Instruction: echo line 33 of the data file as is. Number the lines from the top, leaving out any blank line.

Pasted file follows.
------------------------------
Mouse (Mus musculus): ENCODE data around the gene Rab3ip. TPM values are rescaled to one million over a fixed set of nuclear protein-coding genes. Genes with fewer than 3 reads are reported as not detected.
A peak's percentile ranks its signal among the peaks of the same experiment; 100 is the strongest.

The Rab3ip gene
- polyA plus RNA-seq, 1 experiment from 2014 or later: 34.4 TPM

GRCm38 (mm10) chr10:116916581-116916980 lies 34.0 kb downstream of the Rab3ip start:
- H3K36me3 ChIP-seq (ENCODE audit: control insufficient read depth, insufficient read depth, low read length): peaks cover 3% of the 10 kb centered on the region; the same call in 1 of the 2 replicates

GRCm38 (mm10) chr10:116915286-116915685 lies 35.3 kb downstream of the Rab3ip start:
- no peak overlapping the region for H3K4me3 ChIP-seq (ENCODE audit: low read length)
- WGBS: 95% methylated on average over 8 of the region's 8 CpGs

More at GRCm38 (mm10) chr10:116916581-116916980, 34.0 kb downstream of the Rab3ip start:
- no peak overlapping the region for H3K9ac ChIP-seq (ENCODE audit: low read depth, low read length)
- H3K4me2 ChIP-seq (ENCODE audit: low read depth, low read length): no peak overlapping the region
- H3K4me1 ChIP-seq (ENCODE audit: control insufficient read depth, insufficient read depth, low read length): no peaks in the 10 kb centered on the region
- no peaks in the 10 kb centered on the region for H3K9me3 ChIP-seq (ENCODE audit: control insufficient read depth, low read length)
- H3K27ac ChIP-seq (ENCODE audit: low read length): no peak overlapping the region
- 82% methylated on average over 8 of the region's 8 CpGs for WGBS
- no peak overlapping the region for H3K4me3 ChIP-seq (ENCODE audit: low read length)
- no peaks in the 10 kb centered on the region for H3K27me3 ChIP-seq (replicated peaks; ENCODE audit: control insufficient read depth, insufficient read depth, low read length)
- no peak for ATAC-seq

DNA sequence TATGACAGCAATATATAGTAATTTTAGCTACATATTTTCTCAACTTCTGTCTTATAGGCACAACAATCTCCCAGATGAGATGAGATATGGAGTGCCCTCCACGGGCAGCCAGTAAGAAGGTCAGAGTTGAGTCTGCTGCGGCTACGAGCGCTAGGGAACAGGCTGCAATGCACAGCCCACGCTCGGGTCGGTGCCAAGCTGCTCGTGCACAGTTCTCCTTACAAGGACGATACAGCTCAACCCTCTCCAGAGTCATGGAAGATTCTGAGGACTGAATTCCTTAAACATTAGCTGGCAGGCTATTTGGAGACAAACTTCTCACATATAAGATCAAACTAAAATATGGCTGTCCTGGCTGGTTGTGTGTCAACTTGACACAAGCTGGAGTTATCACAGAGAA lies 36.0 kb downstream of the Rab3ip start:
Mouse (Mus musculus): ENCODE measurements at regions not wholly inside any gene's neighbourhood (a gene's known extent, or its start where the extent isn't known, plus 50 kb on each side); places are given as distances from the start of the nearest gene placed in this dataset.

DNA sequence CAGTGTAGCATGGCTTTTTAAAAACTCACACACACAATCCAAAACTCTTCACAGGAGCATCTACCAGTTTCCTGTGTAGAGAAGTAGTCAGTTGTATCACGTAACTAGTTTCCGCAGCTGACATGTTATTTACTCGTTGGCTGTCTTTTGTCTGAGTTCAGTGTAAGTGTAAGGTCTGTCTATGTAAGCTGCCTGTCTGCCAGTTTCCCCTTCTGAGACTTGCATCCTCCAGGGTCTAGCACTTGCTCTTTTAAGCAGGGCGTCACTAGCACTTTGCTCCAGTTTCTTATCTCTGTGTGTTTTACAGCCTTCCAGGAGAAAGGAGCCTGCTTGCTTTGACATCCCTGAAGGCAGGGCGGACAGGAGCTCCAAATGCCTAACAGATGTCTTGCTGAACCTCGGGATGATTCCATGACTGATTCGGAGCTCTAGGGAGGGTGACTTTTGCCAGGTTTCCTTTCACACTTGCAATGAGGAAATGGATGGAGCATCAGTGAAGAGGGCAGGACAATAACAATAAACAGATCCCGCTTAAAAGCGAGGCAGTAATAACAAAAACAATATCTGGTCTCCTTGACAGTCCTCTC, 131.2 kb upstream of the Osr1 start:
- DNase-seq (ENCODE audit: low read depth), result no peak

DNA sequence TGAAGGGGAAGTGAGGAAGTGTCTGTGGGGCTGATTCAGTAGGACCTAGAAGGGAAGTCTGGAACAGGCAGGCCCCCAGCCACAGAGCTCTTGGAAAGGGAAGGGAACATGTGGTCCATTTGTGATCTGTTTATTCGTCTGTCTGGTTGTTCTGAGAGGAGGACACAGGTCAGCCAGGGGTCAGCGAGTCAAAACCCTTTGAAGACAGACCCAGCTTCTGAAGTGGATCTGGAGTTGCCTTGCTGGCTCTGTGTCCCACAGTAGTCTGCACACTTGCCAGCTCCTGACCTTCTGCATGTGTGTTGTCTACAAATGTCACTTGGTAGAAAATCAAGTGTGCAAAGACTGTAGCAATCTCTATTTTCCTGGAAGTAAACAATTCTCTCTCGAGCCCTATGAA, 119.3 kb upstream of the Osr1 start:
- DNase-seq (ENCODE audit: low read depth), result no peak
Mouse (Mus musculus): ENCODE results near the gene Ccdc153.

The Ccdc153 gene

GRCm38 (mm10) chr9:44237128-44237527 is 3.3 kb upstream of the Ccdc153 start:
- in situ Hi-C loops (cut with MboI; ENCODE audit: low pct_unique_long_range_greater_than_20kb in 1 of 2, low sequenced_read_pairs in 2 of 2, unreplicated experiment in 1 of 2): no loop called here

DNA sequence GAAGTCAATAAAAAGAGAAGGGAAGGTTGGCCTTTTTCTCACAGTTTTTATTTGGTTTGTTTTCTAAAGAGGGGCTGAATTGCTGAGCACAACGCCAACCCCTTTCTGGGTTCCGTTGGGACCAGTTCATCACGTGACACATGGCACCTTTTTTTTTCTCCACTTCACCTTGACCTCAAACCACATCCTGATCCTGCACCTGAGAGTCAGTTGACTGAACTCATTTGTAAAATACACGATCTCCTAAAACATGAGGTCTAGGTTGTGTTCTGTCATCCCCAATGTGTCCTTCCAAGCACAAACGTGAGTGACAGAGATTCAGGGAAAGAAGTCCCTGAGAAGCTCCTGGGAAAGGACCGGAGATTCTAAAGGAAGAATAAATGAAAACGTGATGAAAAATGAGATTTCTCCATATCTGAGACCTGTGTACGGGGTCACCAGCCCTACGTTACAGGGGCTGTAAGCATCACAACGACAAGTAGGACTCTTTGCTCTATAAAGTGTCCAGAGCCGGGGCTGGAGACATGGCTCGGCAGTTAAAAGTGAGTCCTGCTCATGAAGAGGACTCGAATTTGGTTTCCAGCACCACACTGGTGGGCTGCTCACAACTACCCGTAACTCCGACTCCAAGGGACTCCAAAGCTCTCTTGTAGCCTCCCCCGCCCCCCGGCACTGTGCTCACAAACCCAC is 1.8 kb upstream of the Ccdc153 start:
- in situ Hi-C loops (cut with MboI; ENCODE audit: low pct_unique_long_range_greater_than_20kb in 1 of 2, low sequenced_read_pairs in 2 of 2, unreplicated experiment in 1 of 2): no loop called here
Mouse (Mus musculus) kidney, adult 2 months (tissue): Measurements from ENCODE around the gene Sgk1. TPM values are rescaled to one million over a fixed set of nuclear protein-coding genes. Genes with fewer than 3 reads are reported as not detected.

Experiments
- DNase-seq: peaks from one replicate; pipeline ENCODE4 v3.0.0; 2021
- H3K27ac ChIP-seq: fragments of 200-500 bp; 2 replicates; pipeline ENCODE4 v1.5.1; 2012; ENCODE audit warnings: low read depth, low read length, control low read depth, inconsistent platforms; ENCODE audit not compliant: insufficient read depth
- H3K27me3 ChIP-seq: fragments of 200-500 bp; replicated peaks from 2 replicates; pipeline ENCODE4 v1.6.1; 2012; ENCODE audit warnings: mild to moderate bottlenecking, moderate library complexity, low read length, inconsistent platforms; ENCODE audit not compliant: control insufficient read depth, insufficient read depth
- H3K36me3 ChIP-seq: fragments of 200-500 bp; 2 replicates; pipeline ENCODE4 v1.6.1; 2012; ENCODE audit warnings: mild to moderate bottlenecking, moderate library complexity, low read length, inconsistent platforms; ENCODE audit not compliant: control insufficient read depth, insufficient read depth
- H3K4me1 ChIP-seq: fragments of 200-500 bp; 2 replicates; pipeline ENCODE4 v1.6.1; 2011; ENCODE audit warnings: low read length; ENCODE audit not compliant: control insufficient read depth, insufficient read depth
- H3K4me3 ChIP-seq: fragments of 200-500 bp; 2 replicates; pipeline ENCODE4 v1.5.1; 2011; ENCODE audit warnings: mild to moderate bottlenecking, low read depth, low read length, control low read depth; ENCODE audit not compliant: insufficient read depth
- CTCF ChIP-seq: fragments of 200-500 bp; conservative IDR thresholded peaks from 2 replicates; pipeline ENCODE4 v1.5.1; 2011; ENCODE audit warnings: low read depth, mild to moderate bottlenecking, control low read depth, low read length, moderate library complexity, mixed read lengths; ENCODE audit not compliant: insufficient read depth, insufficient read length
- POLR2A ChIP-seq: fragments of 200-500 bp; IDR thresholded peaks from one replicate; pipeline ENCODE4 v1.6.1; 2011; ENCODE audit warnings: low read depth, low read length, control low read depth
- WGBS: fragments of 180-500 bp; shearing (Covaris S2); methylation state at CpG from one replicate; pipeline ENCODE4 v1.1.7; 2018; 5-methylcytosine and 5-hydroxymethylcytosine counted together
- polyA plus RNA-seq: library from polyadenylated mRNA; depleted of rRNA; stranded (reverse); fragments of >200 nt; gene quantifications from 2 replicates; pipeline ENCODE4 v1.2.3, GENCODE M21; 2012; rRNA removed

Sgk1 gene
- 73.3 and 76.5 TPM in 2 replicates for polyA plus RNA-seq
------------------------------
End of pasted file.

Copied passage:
Experiments